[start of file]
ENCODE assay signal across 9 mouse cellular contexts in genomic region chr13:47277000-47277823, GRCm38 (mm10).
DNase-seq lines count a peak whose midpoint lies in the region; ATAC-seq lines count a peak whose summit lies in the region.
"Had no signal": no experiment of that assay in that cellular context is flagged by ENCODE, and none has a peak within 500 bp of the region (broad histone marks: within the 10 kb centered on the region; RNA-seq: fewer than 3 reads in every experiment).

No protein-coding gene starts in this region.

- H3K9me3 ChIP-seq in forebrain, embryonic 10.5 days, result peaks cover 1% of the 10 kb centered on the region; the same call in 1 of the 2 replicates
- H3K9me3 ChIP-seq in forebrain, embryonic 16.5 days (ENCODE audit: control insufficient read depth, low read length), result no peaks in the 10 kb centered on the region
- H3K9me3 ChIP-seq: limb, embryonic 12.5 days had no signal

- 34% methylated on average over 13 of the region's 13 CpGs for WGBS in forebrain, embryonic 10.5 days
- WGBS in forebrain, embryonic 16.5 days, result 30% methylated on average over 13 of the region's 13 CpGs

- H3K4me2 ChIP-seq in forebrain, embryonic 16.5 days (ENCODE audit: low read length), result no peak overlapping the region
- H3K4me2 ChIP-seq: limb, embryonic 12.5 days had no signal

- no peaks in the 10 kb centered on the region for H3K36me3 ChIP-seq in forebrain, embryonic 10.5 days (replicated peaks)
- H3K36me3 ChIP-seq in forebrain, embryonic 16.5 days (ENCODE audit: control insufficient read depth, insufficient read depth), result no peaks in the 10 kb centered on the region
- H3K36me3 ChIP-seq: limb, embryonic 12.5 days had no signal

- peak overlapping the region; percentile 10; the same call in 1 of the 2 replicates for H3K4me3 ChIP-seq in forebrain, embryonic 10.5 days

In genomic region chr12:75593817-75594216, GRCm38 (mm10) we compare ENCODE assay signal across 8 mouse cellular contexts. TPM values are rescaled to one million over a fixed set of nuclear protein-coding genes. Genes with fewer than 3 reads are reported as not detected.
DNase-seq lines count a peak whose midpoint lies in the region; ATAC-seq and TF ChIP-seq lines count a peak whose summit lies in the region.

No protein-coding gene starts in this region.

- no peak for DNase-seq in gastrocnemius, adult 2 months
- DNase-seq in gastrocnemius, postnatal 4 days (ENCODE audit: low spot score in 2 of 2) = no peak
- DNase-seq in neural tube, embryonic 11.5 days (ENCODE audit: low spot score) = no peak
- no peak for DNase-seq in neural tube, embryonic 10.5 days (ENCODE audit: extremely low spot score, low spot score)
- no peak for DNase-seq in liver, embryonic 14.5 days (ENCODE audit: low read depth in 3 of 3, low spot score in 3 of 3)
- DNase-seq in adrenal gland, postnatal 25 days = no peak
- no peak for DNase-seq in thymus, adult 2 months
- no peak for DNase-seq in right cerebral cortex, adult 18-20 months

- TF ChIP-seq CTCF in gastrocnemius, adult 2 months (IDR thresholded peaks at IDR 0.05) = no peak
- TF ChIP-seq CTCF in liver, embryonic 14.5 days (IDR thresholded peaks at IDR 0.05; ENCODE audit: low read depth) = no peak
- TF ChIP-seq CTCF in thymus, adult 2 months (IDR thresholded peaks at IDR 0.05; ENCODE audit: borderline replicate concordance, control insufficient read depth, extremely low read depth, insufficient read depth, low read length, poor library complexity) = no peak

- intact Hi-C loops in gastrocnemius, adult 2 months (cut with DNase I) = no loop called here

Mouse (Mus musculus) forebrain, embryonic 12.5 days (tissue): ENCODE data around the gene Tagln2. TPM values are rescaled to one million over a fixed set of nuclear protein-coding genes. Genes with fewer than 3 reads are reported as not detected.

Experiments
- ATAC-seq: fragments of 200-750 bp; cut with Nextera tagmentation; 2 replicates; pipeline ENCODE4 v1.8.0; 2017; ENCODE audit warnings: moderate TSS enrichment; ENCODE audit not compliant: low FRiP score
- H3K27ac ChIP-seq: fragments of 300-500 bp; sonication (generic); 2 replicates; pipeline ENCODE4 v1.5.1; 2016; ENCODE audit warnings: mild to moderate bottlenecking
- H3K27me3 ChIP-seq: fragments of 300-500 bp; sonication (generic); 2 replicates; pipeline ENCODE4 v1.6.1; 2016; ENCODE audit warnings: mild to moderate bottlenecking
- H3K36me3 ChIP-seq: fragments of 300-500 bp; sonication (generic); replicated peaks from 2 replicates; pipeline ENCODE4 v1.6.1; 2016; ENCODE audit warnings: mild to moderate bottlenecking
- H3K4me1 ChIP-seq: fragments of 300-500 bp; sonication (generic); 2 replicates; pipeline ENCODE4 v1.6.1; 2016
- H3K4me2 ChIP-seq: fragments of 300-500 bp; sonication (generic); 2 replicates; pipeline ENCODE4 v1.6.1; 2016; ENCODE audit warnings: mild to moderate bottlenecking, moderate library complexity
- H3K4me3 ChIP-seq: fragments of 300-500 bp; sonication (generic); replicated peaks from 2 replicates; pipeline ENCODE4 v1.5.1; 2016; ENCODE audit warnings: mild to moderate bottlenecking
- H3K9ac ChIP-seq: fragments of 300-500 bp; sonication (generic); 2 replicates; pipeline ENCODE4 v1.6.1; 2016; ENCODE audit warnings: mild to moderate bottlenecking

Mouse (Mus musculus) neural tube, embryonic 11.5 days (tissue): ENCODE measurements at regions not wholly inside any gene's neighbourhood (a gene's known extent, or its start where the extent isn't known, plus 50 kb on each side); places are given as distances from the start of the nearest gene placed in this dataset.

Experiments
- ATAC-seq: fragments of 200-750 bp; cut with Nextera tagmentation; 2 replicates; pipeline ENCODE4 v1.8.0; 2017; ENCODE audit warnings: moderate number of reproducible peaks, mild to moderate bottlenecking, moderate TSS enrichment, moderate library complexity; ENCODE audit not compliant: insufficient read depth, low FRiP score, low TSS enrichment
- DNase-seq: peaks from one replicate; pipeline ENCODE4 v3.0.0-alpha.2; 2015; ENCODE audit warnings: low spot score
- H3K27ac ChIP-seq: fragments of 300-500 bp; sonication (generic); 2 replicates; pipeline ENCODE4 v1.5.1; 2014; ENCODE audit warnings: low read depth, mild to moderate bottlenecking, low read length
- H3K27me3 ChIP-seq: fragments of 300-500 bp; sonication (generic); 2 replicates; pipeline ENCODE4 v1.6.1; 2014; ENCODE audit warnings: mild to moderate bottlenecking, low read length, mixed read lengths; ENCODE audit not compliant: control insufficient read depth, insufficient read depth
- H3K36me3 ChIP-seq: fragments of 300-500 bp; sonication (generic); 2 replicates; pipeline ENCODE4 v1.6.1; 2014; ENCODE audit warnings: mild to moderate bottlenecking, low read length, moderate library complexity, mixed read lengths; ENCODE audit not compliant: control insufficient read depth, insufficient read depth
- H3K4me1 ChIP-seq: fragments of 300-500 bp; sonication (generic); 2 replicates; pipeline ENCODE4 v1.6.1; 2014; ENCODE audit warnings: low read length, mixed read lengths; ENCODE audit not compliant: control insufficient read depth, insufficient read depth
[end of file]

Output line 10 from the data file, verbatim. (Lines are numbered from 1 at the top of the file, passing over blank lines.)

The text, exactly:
- H3K4me2 ChIP-seq in forebrain, embryonic 16.5 days (ENCODE audit: low read length), result no peak overlapping the region